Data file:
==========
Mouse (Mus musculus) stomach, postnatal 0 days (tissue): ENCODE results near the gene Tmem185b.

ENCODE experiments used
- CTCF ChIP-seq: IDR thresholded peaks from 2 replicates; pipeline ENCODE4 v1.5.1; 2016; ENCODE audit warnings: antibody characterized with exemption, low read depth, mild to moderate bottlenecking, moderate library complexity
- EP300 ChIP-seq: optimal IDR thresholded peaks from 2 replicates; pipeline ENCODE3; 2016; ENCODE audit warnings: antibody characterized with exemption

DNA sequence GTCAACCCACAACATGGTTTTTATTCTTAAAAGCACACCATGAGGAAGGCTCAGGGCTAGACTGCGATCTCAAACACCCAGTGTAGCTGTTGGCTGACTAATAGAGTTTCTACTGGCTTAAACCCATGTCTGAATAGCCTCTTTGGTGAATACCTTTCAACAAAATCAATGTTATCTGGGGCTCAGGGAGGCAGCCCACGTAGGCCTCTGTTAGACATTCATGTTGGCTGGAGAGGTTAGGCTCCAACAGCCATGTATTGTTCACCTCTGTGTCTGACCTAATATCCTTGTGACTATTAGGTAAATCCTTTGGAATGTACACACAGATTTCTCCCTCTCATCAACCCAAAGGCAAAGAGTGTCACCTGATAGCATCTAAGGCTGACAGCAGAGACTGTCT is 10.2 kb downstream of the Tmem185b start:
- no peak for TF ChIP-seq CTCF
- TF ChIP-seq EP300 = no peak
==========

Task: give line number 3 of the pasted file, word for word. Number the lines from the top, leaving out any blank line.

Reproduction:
- CTCF ChIP-seq: IDR thresholded peaks from 2 replicates; pipeline ENCODE4 v1.5.1; 2016; ENCODE audit warnings: antibody characterized with exemption, low read depth, mild to moderate bottlenecking, moderate library complexity